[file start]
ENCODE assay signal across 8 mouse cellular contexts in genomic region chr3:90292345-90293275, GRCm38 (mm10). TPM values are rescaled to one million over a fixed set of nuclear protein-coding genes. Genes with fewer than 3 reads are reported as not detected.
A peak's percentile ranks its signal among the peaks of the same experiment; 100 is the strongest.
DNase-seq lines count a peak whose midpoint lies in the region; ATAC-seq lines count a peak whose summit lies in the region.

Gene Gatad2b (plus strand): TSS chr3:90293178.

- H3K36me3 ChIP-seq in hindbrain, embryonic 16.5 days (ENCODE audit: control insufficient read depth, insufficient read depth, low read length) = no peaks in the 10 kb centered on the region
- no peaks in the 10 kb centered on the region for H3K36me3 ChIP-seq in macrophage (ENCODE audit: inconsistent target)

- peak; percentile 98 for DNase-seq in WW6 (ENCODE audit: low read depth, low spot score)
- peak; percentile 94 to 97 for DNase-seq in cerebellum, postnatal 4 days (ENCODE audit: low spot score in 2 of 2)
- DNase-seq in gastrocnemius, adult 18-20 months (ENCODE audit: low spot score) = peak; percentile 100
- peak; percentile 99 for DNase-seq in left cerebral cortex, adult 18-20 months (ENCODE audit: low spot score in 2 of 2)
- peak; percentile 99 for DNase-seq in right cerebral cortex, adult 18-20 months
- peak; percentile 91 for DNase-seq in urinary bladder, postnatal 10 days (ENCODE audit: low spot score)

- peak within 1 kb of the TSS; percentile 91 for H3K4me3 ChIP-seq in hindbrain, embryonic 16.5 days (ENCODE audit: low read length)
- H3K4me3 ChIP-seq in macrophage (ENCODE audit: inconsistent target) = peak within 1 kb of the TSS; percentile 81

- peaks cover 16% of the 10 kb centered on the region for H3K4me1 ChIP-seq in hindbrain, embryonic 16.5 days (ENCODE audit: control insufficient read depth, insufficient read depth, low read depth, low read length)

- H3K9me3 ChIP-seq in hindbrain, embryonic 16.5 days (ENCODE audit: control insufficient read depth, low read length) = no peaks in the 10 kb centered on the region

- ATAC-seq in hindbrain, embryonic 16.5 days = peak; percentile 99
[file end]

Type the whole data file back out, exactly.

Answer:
ENCODE assay signal across 8 mouse cellular contexts in genomic region chr3:90292345-90293275, GRCm38 (mm10). TPM values are rescaled to one million over a fixed set of nuclear protein-coding genes. Genes with fewer than 3 reads are reported as not detected.
A peak's percentile ranks its signal among the peaks of the same experiment; 100 is the strongest.
DNase-seq lines count a peak whose midpoint lies in the region; ATAC-seq lines count a peak whose summit lies in the region.

Gene Gatad2b (plus strand): TSS chr3:90293178.

- H3K36me3 ChIP-seq in hindbrain, embryonic 16.5 days (ENCODE audit: control insufficient read depth, insufficient read depth, low read length) = no peaks in the 10 kb centered on the region
- no peaks in the 10 kb centered on the region for H3K36me3 ChIP-seq in macrophage (ENCODE audit: inconsistent target)

- peak; percentile 98 for DNase-seq in WW6 (ENCODE audit: low read depth, low spot score)
- peak; percentile 94 to 97 for DNase-seq in cerebellum, postnatal 4 days (ENCODE audit: low spot score in 2 of 2)
- DNase-seq in gastrocnemius, adult 18-20 months (ENCODE audit: low spot score) = peak; percentile 100
- peak; percentile 99 for DNase-seq in left cerebral cortex, adult 18-20 months (ENCODE audit: low spot score in 2 of 2)
- peak; percentile 99 for DNase-seq in right cerebral cortex, adult 18-20 months
- peak; percentile 91 for DNase-seq in urinary bladder, postnatal 10 days (ENCODE audit: low spot score)

- peak within 1 kb of the TSS; percentile 91 for H3K4me3 ChIP-seq in hindbrain, embryonic 16.5 days (ENCODE audit: low read length)
- H3K4me3 ChIP-seq in macrophage (ENCODE audit: inconsistent target) = peak within 1 kb of the TSS; percentile 81

- peaks cover 16% of the 10 kb centered on the region for H3K4me1 ChIP-seq in hindbrain, embryonic 16.5 days (ENCODE audit: control insufficient read depth, insufficient read depth, low read depth, low read length)

- H3K9me3 ChIP-seq in hindbrain, embryonic 16.5 days (ENCODE audit: control insufficient read depth, low read length) = no peaks in the 10 kb centered on the region

- ATAC-seq in hindbrain, embryonic 16.5 days = peak; percentile 99